> > > > realized in the gesture and its uptake by the recipient. So your
> > > questions
> > > > below are critical.
> > > >
> > > >     I hope this makes some sort of sense as I am still thinking about
> > > > mimesis and depiction.
> > > >
> > > > Best
> > > >
> > > > Ed
> > > >
> > > > On May 27, 2014, at  4:24 PM, Rolf Steier wrote:
> > > >
> > > > > Hi Ed,
> > > > > Thank you for asking this because I had been reflecting some after
> > > > sending the previous email and thought this topic might need more
> > > > discussion. I view mimesis as one form of gestural depiction. Streeck
> > > > defines Mimetic Gesturing as “the performance of gestures to depict
> > > > physical acts or behavior” (p 144 of Gesturecraft).
> > > > >
> > > > > I absolutely agree that posing with an artwork can be interpreted
> as
> > > > mimesis. Where this becomes more complex (and I think interesting!) -
> > Is
> > > > when we ask what it is that is being depicted? If we use Episode 1
> from
> > > the
> > > > article (Figure 6 on p160) - it might be that the girls are depicting
> > the
> > > > body of the figure in the work. Another interpretation could be that
> > they
> > > > are depicting the painting itself (with the implication that they are
> > > > acknowledging the intentionality of the artist in forming her own
> > > > depiction). I believe that at some point in this interaction, the
> girls
> > > are
> > > > implicitly acknowledging the intentionality of the artist because the
> > > girl
> > > > on the left incorporates the title of the work (Four Artists) into
> her
> > > > interpretation. I chose to use the term ‘posing gesture’ as a form of
> > > > gestural depiction that is distinct from mimesis. I think that
> > > > relationships between the artist, figure, artwork, and visitors are
> > > complex
> > > > and that some aspect of these relationships might be lost if we
> > interpret
> > > > it only as a gesture “depicting a physical act.” There is also the
> > issue
> > > of
> > > > who the gesture is for (the self, the friend, or both). Perhaps this
> > > > contradicts my previous email a little, but thank you for asking me
> to
> > > > reflect on it again.
> > > > >
> > > > > Ed - what do you think? Maybe there is a broader question here
> about
> > > the
> > > > object of representation.. what a gesture is of? and who it is for?
> > > > >
> > > > >
> > > > > On Tue, May 27, 2014 at 9:15 PM, Ed Wall <ewall@umich.edu> wrote:
> > > > > Rolf
> > > > >
> > > > >       If you would, could you say more why you think 'depiction'
> > rather
> > > > than 'mimesis' better captures the dialogic relationship between the
> > > > participants. An example from your paper would be helpful.
> > > > >
> > > > > Ed Wall
> > > > >
> > > > > On May 27, 2014, at  8:14 AM, Rolf Steier wrote:
> > > > >
> > > > > > Hello David,
> > > > > >
> > > > > > Thank you for your comments and for sharing your book as well.
> > > > > >
> > > > > > You noted that you found the idea of young people posing for
> > Flickr a
> > > > > > little depressing - and I can certainly understand this. Not to
> add
> > > to
> > > > this
> > > > > > depression, but remember that few young people even visit museums
> > at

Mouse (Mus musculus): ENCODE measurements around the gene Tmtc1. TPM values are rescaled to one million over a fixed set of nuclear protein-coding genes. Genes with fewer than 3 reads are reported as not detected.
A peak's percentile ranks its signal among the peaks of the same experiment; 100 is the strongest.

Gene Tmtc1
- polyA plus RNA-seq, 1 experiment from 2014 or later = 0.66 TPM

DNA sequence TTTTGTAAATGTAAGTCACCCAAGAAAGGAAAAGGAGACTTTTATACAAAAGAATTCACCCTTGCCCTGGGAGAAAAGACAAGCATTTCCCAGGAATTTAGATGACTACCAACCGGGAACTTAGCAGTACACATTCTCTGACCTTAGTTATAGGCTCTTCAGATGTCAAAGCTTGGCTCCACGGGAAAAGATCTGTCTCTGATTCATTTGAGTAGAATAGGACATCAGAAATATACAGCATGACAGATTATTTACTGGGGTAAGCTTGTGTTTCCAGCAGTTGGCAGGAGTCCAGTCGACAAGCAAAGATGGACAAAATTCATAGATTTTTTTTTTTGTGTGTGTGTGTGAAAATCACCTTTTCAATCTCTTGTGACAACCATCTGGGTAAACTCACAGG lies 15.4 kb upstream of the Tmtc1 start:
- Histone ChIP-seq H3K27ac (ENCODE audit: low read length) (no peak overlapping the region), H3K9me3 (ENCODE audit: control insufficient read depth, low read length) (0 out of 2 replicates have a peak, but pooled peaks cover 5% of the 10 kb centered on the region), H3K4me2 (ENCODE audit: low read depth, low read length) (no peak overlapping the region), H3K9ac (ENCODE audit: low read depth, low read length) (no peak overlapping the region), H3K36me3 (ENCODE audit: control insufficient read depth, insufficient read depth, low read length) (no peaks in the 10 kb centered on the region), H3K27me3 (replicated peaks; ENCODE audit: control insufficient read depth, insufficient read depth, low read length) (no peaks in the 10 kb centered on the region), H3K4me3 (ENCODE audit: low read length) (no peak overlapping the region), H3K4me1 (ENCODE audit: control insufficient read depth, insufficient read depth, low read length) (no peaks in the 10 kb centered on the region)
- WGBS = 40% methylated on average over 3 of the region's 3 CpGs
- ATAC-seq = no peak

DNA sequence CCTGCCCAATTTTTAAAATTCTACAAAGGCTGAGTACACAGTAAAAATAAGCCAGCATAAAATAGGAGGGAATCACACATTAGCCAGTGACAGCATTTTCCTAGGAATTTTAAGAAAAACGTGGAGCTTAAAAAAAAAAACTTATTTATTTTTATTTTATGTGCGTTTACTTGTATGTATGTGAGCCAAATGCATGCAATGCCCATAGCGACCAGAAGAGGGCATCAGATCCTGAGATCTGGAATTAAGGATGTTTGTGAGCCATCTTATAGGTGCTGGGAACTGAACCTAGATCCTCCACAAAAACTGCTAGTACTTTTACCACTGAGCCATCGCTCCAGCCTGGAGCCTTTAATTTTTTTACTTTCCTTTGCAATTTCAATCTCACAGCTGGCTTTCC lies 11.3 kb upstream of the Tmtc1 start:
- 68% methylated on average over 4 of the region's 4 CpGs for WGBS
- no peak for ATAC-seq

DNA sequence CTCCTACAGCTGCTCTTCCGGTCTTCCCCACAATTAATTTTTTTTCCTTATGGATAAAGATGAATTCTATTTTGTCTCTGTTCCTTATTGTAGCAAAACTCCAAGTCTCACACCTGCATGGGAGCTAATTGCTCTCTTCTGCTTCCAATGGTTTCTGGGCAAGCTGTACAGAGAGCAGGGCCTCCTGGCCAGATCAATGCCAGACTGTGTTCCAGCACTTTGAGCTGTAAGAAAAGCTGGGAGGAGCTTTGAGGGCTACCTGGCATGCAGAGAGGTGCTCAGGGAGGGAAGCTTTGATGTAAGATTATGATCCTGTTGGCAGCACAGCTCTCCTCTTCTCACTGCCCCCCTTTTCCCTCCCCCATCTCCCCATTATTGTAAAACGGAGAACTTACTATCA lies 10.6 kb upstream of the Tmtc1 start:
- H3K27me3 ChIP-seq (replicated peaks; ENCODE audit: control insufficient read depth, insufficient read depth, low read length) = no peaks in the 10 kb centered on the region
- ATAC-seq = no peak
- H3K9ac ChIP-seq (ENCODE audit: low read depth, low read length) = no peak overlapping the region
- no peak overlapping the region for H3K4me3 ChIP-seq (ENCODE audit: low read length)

> > > > all
> > > > > > outside of school visits! I don’t think that ‘flickr’ was a
> > > > particularly
> > > > > > large motivator in the end. The most surprising finding that led
> to
> > > > this
> > > > > > study was that visitors “pose” naturally. Many many people when
> > > > approaching
> > > > > > Munch’s “The Scream” would bring their hands to their faces to
> > > > “scream” as
> > > > > > a part of normal museum practice. I think the exciting thing is
> > > > building
> > > > > > off of this natural tendency to create richer engagements and
> > > > conversations
> > > > > > with and about the art- Not to replace interactions with the
> works
> > > with
> > > > > > photo taking activities. Although it is also interesting to see
> > what
> > > > > > expectations youth bring to these experiences.
> > > > > >
> > > > > > You also provided a few questions that I wanted to follow up on.
> > You
> > > > > > mention a distinction between “mimesis” and “depiction” that I
> > think
> > > is
> > > > > > really interesting. I actually spent a great deal of time
> debating
> > > the
> > > > > > appropriate concept to use to describe these activities and I
> think
> > > > both
> > > > > > are appropriate and share subtle distinctions. I agree that
> > ‘mimesis’
> > > > > > implies a dialogic relationship between the participant and the
> > > > artwork -
> > > > > > but I would also argue that ‘depiction’ better captures the
> > dialogic
> > > > > > relationship between the participants. I used the concept of
> > > depiction
> > > > to
> > > > > > be consistent with Streeck’s framework.
> > > > > >
> > > > > > You also mention that assuming gestures are either iconic or
> > deictic
> > > > > > suggests that artwork does not have ideal content? Maybe you can
> > > > elaborate
> > > > > > on what you mean by ideal content? I hope that I didn’t give the
> > > > impression
> > > > > > that I feel visitor gestures are limited to these types (A goal
> of
> > > this
> > > > > > article was to introduce posing as a unique gestural activity).
> > > > > >
> > > > > > Thank you!
> > > > > >
> > > > > >
> > > > > > On Tue, May 27, 2014 at 12:18 AM, David Kellogg <
> > > dkellogg60@gmail.com
> > > > >wrote:
> > > > > >
> > > > > >> I think I'd like to try to tie the discussion of Rolf Steier's
> > > > intriguing
> > > > > >> article to a book we published in January here in Korea, a book
> > > which
> > > > is
> > > > > >> also related to the discussion of Vygotsky, the Imagination, and
> > > > > >> Creativity.
> > > > > >>
> > > > > >> Since we are discussing posing and artworks, let me provide the
> > > cover
> > > > of
> > > > > >> our book, a painting by the Russian children's portraitist
> Nikolai
> > > > > >> Bogdanov-Belsky.
> > > > > >>
> > > > > >> http://www.aladin.co.kr/shop/wproduct.aspx?ISBN=8994445536
> > > > > >>
> > > > > >> The book contains three very different works by Vygotsky on
> > > > creativity and